Putting Places First
July 24, 2018
July 24, 2018
What is needed to create healthy, prosperous and sustainable communities?
The 2017 Housing White Paper explains the scale of the challenge; a challenge the Government is trying to meet by putting pressure on Local Authorities and the development industry to deliver.
There is also pressure to deliver economic growth, improved productivity and market resilience, particularly in light of Brexit. The National Infrastructure Plan and Industrial Strategy give clear indications of Government’s ambitions.
But there are legitimate concerns being raised about the effects of rapid growth which need to be considered. Recent studies have highlighted the potential for our planning system to reinforce car dominated forms of development, especially outside the main urban conurbations, and linked this to poor environmental and health outcomes for the communities the development is designed to support. Rapid growth is not necessarily good growth. We need both.
The tension between viability and ability to provide local infrastructure to support development often requires choices—and compromises—to be made. A precautionary planning process continues to rely on previous experiences to inform decisions about the future, leading to choices which fail to address emerging trends, risks or opportunities. Yet we are on the cusp of a fourth industrial revolution in which physical, digital and biological technology are coming together to revolutionise the way we live. Our previous experiences should not be the basis for planning our future in the face of the disruptive environment we are living in.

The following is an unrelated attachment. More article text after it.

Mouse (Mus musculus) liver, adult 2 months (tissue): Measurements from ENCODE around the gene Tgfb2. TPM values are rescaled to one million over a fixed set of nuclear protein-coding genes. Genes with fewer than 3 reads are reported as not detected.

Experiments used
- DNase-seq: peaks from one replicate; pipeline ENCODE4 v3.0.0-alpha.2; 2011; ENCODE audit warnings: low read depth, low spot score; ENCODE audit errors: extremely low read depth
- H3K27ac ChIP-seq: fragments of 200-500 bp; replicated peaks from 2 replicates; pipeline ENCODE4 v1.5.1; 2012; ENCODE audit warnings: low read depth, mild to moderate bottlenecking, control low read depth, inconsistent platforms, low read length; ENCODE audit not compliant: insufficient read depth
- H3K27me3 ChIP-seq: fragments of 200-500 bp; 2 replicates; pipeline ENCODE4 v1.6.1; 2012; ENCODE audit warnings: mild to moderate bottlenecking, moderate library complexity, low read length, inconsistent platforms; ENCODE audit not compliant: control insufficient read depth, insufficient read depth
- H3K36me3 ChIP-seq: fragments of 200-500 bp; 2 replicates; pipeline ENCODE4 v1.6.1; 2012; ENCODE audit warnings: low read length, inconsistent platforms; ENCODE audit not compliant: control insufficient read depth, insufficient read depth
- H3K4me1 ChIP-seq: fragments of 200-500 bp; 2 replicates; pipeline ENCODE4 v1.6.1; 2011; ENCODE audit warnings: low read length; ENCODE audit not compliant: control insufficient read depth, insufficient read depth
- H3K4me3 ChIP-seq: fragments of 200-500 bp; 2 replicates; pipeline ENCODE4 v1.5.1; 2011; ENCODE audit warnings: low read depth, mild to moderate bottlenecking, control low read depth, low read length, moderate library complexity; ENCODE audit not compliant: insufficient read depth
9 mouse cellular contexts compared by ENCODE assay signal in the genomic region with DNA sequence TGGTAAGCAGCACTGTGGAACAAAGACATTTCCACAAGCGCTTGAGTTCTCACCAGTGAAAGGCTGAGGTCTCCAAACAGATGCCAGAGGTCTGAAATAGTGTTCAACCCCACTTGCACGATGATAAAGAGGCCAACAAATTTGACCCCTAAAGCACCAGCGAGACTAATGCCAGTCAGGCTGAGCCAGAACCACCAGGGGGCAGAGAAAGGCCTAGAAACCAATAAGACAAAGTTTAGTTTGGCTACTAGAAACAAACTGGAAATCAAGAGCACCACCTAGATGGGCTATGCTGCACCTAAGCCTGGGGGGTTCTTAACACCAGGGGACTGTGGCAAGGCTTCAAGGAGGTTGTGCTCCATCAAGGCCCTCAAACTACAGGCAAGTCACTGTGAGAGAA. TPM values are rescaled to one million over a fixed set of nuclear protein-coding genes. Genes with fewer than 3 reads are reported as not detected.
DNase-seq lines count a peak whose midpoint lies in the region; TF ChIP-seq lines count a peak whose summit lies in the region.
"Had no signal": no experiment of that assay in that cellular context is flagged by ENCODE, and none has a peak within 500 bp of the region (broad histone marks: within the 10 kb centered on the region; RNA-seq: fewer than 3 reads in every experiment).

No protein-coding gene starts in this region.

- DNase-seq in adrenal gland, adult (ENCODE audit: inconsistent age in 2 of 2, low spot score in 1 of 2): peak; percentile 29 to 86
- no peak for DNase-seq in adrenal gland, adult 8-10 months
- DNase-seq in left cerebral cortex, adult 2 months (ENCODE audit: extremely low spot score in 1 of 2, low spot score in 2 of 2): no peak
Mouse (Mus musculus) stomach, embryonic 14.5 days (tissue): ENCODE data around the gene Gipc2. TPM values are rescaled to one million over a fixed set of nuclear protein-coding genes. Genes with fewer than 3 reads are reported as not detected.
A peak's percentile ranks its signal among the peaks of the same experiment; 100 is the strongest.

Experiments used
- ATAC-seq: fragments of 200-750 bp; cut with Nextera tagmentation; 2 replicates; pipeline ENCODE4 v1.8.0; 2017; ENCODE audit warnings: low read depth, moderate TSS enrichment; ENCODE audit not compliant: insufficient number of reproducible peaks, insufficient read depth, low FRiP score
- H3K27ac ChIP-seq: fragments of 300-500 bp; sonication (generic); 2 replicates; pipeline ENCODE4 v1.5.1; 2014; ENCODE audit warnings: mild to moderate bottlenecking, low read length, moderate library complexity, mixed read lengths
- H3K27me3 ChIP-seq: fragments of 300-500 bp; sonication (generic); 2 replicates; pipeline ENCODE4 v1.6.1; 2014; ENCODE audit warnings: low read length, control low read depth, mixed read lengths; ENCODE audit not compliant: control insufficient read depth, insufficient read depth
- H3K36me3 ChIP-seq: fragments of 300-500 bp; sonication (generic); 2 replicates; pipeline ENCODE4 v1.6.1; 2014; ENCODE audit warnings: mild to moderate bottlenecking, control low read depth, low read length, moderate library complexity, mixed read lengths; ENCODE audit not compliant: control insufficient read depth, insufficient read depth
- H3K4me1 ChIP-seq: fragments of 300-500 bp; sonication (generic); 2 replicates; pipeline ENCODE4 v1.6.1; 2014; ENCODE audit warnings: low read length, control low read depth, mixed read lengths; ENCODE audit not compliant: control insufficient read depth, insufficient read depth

In the world of transport and energy, we are at the start of an autonomous/electric vehicle revolution. We don’t know where this is going to lead—it will be driven by the tech companies, vehicle manufacturers, power generators and distributors, the behavioural responses of users, and policy makers—but it is highly unlikely to be the same as the last 20 years in which we have planned roads, railways, energy generation and distribution—and places—in silos. The recently published Road to Zero report from the Department of Transport, (and my colleagues Jonathan Riggall and Scott Witchalls’ blog—The Road to Zero or The Road to Roadworks?), demonstrates how hard it is to come up with a logical, cross-sector response to these factors.
Even so, in planning, we now need to think more widely, across the issues that define places—the places that people want to live. We need to reinvent the planning process so that we put the quality of place first, and use our technical and analytical skills to assess the best way of delivering it. This is wider than simply a transport issue it affects the full gamut of technical, financial, economic, environmental, health & wellbeing, policy & political issues involved in the planning process. Not a big agenda then….
Why is this important to us? We understand that there is a big challenge to respond to the housing and growth agenda. We are concerned that the application of ‘business as usual’ solutions will not result in the best places, impacting the quality of life of the communities we are planning and designing for and the value we bring to clients we are working for. It also has a direct bearing on the pace and cost of delivery from concept to implemented scheme; lose-lose.
We are looking for win-win. We would like to use the opportunity presented by ongoing technological and behavioural changes to create better places, more effectively—at pace, with better quality of life for future communities. A good outcome for everyone if it can be done.
Today we are publishing our first Places First paper. It describes some of the issues, and the thinking that has influenced our assessment of the challenges—and opportunities facing us. We look forward to publishing more about our thinking, and some potential solutions over the next few weeks and months, and engaging with our clients and colleagues so we can gauge thoughts, reactions and ideas.
Originally published by PBA, now Stantec.